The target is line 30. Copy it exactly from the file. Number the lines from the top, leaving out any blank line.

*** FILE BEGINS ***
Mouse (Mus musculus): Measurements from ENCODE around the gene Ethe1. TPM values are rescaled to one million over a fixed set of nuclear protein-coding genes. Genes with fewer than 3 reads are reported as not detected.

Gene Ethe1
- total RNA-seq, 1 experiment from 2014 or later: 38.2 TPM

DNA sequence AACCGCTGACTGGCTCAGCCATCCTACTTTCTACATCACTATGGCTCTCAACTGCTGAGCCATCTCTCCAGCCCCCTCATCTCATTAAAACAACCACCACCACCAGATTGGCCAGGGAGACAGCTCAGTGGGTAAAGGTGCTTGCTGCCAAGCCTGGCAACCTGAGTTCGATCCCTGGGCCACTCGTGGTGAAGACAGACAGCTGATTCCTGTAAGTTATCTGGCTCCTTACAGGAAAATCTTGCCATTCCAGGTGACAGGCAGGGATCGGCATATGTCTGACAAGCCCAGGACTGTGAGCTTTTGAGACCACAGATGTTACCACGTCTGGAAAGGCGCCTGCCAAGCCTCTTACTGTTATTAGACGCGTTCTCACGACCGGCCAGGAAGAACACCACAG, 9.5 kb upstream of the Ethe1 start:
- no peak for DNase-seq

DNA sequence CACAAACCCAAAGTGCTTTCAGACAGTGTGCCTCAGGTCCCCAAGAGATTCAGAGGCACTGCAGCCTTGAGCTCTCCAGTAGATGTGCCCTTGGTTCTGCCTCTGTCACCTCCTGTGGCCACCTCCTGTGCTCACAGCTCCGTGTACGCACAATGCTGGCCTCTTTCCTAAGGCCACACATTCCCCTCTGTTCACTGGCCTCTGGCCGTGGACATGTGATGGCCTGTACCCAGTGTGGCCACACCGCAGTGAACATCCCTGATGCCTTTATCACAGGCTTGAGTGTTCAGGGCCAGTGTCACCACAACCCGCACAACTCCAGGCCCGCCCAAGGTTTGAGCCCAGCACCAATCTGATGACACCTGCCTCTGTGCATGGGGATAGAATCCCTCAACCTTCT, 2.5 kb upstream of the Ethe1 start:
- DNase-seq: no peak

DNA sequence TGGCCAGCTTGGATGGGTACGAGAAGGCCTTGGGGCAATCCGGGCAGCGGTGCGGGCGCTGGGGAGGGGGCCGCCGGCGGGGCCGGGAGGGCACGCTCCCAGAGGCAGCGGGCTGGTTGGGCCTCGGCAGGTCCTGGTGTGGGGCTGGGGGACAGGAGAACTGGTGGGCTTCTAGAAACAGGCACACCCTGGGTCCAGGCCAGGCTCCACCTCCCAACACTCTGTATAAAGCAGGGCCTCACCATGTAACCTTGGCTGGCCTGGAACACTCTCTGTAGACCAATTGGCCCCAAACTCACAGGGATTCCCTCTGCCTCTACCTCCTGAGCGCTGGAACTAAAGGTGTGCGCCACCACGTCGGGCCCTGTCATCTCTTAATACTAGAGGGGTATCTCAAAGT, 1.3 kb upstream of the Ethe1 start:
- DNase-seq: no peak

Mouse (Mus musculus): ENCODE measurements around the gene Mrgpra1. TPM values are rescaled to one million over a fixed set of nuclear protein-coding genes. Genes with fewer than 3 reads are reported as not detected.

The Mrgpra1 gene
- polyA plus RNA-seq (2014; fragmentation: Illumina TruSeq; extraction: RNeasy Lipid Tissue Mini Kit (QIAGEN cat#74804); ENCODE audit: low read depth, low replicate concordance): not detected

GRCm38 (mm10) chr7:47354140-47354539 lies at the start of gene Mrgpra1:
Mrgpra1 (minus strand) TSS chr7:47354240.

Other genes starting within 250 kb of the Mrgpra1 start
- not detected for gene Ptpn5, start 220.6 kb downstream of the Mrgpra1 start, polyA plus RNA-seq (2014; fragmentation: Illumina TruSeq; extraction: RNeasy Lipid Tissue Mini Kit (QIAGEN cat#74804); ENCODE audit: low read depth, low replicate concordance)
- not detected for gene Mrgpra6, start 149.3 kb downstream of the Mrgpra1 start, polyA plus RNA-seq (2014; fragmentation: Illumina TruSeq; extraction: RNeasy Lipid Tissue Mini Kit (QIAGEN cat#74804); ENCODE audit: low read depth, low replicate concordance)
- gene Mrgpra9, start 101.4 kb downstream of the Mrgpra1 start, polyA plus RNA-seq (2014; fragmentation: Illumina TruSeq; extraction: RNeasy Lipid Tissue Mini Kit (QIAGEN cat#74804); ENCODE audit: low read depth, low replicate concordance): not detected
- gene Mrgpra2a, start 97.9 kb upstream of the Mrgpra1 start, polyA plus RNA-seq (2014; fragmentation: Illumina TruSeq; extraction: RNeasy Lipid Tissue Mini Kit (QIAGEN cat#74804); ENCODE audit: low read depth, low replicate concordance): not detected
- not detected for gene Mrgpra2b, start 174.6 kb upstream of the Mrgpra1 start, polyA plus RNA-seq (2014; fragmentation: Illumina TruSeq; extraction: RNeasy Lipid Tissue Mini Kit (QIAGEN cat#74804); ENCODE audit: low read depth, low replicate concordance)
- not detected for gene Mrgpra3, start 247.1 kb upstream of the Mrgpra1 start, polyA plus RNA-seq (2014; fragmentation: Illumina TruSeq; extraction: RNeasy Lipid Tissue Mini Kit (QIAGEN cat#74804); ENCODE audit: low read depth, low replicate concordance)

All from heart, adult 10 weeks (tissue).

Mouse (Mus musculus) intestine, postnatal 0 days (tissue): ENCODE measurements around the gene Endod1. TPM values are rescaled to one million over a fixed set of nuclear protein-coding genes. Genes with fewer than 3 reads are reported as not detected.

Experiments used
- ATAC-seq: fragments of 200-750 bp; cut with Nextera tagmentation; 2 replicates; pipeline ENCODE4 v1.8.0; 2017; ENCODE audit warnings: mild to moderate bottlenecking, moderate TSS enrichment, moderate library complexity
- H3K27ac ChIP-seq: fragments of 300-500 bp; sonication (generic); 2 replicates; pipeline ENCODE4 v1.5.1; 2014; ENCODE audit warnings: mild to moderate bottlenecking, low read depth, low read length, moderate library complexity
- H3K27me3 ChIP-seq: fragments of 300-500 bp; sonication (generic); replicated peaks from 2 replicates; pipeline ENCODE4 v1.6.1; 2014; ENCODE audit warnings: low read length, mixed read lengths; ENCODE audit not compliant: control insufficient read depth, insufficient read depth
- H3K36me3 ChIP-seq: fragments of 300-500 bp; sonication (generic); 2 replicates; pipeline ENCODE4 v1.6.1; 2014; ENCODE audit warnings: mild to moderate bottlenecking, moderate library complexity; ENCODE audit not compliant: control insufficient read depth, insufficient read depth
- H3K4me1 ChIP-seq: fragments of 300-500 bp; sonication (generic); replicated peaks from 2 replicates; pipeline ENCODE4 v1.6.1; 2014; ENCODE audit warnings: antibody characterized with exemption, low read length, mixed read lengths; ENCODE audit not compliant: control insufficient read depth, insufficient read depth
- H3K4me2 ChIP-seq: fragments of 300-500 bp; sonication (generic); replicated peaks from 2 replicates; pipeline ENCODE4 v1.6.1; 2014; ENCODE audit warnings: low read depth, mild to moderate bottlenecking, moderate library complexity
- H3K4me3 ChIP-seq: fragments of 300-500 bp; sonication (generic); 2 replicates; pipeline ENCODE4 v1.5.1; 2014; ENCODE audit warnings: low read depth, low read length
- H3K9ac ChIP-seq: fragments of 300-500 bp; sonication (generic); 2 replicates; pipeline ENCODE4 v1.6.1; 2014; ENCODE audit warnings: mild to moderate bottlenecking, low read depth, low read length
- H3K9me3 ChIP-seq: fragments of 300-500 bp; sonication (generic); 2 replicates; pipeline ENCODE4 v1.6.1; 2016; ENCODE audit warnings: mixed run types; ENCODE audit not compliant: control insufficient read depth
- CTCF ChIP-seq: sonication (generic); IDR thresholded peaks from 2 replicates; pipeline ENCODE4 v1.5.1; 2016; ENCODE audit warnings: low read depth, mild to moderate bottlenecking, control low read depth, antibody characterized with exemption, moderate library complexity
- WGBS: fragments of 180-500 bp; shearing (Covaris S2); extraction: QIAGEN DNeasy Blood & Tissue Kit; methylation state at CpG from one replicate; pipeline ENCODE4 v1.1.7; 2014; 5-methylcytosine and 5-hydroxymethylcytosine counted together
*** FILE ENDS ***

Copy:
- H3K4me2 ChIP-seq: fragments of 300-500 bp; sonication (generic); replicated peaks from 2 replicates; pipeline ENCODE4 v1.6.1; 2014; ENCODE audit warnings: low read depth, mild to moderate bottlenecking, moderate library complexity